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ECB's meeting sought to create conditions so prior decisions materialise

·2-min read
FILE PHOTO: ECB governing council member Mario Centeno speaks during an interview with Reuters, in Lisbon

LISBON (Reuters) - The European Central Bank's Wednesday decision to create new instruments to temper a market rout that has fanned fears of a new debt crisis does not signal a change of rate hike trajectory decided last week, ECB policymaker Mario Centeno said.

Following an unscheduled meeting on Wednesday, the ECB's governing council said it will be flexible in reinvesting cash maturing from its recently-ended 1.7 trillion euro ($1.8 trillion) pandemic support scheme and would consider a fresh instrument to be devised by staff. [nL1N2Y20BH[

The meeting was prompted by a sell-off in bonds issued by heavily indebted countries such as Italy, Spain or Greece on concerns interest rate increases flagged by the ECB last week would make their finances unsustainable.

Talking to reporters in Lisbon, the Portuguese central bank governor and ECB policy council member said Wednesday's decisions would not affect the interest rate path.

"Today's ECB meeting was about the new instruments.. and not a change of course of trajectory, but about creating the conditions so that the ECB's decisions made last week can materialize," Centeno told reporters.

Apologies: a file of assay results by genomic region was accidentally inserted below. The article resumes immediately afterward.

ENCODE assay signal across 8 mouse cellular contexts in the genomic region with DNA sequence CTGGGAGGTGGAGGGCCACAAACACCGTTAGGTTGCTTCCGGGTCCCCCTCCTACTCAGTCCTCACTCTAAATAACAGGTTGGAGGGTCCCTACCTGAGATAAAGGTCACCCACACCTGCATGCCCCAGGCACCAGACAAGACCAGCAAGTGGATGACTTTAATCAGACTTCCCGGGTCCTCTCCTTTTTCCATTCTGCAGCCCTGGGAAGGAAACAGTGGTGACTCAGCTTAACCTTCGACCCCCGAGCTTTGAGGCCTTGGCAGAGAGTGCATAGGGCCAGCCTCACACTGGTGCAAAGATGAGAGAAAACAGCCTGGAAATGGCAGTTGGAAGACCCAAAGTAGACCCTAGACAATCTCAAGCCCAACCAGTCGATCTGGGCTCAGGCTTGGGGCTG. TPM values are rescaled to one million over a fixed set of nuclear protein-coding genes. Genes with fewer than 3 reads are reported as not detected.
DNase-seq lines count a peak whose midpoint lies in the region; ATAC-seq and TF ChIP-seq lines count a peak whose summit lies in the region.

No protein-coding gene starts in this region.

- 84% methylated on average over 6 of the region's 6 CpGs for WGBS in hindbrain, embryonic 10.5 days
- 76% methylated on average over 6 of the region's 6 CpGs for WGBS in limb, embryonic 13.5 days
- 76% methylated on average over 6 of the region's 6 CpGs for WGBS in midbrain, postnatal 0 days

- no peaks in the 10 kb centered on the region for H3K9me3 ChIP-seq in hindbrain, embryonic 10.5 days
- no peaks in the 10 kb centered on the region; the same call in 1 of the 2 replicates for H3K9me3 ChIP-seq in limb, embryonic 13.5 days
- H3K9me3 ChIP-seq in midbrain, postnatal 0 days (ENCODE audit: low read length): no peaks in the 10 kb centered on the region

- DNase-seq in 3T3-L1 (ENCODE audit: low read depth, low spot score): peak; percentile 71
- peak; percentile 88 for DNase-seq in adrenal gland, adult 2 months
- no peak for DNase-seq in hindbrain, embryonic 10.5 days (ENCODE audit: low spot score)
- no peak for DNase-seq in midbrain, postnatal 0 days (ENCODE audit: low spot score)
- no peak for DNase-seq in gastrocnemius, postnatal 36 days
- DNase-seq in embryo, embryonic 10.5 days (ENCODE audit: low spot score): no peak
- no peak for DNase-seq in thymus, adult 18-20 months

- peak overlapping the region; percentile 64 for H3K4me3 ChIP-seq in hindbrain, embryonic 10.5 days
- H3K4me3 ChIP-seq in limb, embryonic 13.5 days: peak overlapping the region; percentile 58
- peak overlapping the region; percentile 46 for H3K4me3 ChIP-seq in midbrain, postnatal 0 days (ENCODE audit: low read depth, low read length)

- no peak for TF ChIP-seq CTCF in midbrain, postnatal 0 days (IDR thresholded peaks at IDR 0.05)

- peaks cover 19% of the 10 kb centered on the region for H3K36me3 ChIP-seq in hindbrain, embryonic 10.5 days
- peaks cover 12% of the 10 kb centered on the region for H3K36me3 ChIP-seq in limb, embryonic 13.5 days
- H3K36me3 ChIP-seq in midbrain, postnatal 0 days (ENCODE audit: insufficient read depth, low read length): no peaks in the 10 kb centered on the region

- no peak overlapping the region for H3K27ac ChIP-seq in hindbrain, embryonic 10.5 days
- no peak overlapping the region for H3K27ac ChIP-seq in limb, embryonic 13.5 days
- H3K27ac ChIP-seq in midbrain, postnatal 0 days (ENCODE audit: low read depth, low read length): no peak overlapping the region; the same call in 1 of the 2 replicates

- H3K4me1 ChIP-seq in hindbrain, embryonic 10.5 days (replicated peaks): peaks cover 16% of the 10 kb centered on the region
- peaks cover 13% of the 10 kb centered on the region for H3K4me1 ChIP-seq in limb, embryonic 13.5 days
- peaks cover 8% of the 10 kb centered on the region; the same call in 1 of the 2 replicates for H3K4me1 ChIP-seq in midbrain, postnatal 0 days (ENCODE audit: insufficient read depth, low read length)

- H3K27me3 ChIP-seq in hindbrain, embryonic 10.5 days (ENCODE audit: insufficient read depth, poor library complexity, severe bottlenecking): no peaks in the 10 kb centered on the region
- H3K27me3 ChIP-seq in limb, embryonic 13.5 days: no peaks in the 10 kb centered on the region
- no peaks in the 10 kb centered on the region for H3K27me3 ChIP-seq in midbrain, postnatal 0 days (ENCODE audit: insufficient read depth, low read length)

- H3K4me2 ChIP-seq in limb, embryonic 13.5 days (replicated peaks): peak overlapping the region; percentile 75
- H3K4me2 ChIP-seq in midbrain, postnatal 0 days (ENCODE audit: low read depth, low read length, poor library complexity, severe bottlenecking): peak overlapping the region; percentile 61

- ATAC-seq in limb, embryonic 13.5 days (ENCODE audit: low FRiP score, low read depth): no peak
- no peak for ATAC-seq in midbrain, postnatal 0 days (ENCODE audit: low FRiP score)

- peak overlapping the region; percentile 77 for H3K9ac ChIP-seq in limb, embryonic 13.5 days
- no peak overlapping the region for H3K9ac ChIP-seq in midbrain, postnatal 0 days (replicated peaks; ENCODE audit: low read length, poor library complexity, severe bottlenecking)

He reiterated keeping inflation close to 2% in the medium term remained the ECB's main objective.

"The policy will always be adapted to inflation in the euro, but it seeks to have an effect in the medium term and not so much to respond to short-term shocks," he said.

"There is, at this moment, no material evidence of de-anchoring the expectations of inflation in the medium term and it is for the medium term that monetary policy works."

He said the ECB was working hard to anchor inflation expectations given the risk of low growth and high inflation even though the "second-round effects", when inflation drives up wages and in turn further cost increases, have not materialized.

"What mostly keeps us away from a stagflation scenario, at the moment, is the resilience that we are having in our labour markets," he said.

(Reporting by Sergio Goncalves, writing by Inti Landauro, editing by Tomasz Janowski)

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